• 16°






  • Soil texture
    Light to medium heavy soils, no waterlogging
  • Min. temperature
    Rieslings can survive temperatures down to -20°C
  • pH
    Optimal: 5.5-6.5
  • Water demand
    Min. 300-400l/m2
  • Vernalisation
  • Plant density

    Depending on the form, variety, water supply and technology Distance between the rows:


    Distance in row:


  • Seeding Depth
Grape Vine
All famous winegrowing regions of the world derive their identity from one or only a few very specific grape varieties. For example, Pinot noir in Burgundy, Nebbiolo in Barolo, Riesling in the Rheingau or Silvaner in Franconia.  At the northern limits of production areas, wine is often restricted to favourable microclimates on sunny slopes along rivers. However, the range of varieties available enables cultivation in a wide range of climates and soils. Permeable soils are important, and the soil’s mineral content and composition influences the taste of the wine.
Key facts
  • Grape is a labour-intensive crop.
  • Juvenile plants are fertilized different than adult plants.
  • It has an optimal pH 5.5-6.0.
  • It is chloride-sensitive.
General Information
General Information
Nutrient Demand
Nutrient Demand
The process from growing grapes to making wine is a laborious one, especially on steep slopes. Work begins in January to March, with pruning. Old growth from the previous year is removed and the branches to contain fruit are selected and supported. The number and length of the fruit rods have a decisive influence on the yield and also on the quality of the wine. From February to April repair work on the wire frames takes place. The vines are tied to them, thus achieving a uniform distribution and stable shape of the shoots. By August, side shoots are removed and the upper growth is attached to the wire frame. Soil loosening and cover crops stimulate soil biology. Protective measures against pests and fungal diseases are carried out during the growth period. The start of the harvest depends on the grape variety, the location, and the weather. The harvest starts in September and can last until the end of November.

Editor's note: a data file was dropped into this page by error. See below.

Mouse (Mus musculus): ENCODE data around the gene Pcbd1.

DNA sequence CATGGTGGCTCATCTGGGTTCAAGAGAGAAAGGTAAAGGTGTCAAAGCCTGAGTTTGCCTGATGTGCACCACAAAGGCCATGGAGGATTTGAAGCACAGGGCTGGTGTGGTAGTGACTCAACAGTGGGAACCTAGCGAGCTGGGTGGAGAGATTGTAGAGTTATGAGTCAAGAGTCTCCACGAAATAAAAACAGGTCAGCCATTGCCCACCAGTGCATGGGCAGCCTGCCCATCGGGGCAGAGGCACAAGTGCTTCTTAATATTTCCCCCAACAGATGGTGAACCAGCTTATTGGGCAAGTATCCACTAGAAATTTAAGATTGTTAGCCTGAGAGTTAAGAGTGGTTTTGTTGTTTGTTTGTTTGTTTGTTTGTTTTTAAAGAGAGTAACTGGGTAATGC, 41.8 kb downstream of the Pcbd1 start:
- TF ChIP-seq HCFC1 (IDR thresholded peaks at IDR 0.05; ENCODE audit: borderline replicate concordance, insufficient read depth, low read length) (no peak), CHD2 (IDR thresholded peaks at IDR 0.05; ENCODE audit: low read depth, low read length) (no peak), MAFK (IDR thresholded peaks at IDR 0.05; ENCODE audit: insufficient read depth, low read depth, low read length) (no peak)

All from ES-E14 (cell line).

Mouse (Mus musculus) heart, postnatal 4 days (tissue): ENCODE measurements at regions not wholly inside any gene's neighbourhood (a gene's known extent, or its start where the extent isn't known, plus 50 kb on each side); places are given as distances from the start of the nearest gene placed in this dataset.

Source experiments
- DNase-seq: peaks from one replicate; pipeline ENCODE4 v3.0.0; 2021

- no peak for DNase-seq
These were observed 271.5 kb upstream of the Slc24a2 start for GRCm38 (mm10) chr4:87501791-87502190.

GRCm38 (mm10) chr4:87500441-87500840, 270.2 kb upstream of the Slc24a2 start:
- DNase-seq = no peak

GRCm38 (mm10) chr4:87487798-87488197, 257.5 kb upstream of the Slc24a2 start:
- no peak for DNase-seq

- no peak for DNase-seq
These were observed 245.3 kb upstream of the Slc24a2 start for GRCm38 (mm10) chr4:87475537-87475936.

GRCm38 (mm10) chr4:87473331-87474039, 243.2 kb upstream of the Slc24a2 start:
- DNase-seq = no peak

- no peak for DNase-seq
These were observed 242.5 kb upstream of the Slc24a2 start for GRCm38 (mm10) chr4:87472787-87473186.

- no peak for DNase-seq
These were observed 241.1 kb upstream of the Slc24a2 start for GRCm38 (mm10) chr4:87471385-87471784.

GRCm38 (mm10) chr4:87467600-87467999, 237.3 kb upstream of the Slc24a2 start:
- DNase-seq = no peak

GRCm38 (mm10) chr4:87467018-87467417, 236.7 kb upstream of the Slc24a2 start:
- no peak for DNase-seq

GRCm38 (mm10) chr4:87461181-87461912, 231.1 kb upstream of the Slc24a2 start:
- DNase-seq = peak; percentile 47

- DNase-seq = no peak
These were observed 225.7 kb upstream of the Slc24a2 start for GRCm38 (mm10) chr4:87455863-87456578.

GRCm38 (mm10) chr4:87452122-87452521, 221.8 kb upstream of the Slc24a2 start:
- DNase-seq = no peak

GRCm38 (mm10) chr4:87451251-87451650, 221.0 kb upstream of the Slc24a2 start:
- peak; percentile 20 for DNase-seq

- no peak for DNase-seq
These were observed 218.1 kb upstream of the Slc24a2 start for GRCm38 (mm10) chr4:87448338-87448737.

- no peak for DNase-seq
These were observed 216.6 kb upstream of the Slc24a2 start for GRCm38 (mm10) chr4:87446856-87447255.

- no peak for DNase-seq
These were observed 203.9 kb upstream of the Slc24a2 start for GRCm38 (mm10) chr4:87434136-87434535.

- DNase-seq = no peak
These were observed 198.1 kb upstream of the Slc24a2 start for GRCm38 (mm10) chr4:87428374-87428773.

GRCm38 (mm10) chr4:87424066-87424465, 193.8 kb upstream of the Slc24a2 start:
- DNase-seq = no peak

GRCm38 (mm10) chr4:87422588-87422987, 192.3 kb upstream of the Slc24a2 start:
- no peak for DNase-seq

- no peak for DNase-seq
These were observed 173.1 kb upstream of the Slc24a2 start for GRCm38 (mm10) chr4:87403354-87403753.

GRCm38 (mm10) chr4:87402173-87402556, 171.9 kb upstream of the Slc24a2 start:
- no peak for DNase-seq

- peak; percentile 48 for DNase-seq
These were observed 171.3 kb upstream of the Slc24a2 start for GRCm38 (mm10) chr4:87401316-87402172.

Fertilization of a permanent crop

Fertilization of permanent crops, such as grapes, differs significantly from an annual crop. Especially on steep slopes, cover crops are planted to provide protection from erosion and to make access easier. The cover crops influence the humus content and soil life, which is important for nutrient supply. The composition of plant species in this green strip plays an essential role as it can lead to significant competition for water and nutrients. The quantity of nutrients fertilized is based on the amount of nutrients extracted.

Extraction quantities for grape



(Unit/t of production)


(Unit/t of production)

Sensitivity to deficiency
















Moderately Sensitive


Boron (B), iron (Fe) and manganese (Mn) as foliar fertilization

The table shows uptake and removal per hectolitre (hl) of grape yield. According to this, vines mainly nitrogen and potash. For example, a grape yield of 70hl/ha takes up 98kg N/ha. If 70kg N/ha is supplied by the soil, then 28kg N/ha would need to be fertilized. The harvest would remove 42kg N/ha.

Nitrogen fertilization

Nitrogen (N) occupies a central position in the metabolism of the vine. Nitrogen in viticulture has a significant influence on growth, fruit setting and yield. Most nitrogen in soil is contained in the soil organic matter. Only a small proportion is released, mineralized and made available to the plants by soil microorganisms. This can result in a delivery of approximately 50-150kg N/ha/year. In good soil conditions, none or only a small amount of nitrogen fertilization is required in the first years of development. The cover crops must be supplied with nitrogen, especially in poor soil conditions, in order to prevent competition with the vines. The quantities range between 0 and 30 kg N/ha/year, depending on the soil conditions. 

Foliar fertilization offers possible nutrient supplementation for the juvenile plants. This is especially effective in periods of drought. 

The nitrogen requirement of yielding plants depends on the soil organic matter content, the yield expectation, the variety, tillage, and water supply.

Phosphorus and potassium

P and K fertilization in autumn before tillage is useful. Fertilizers containing chlorides should only be used in autumn. Juvenile plants and rootstocks must be fertilized without chloride.


Boron deficiency occurs especially in dry years on sandy and clayey soils. Foliar boron fertilization is preferable over soil fertilization. Iron (Fe) is actively taken up as Fe2+, Fe3+ and as Fe chelate via the root. It is important for chlorophyll formation and the growth process. The mobility of iron in the plant is low. Bicarbonates often inhibit its availability in the soil. Symptoms of iron deficiency are leaf yellowing (chlorosis) and a lack of shoot development. The deficiency is more pronounced on dense clay-rich soils or on chalky sites; however, an oversupply of phosphate or copper can also increase these symptoms. Manganese (Mn) is actively taken up via the root as Mn2+ ion or as Mn chelate and is important for the activation of a range of enzymes. The mobility of manganese in the plant is moderate. There is also an antagonistic interaction between manganese and iron. Excess manganese predominates on acidic soils and waterlogged soils under anaerobic conditions.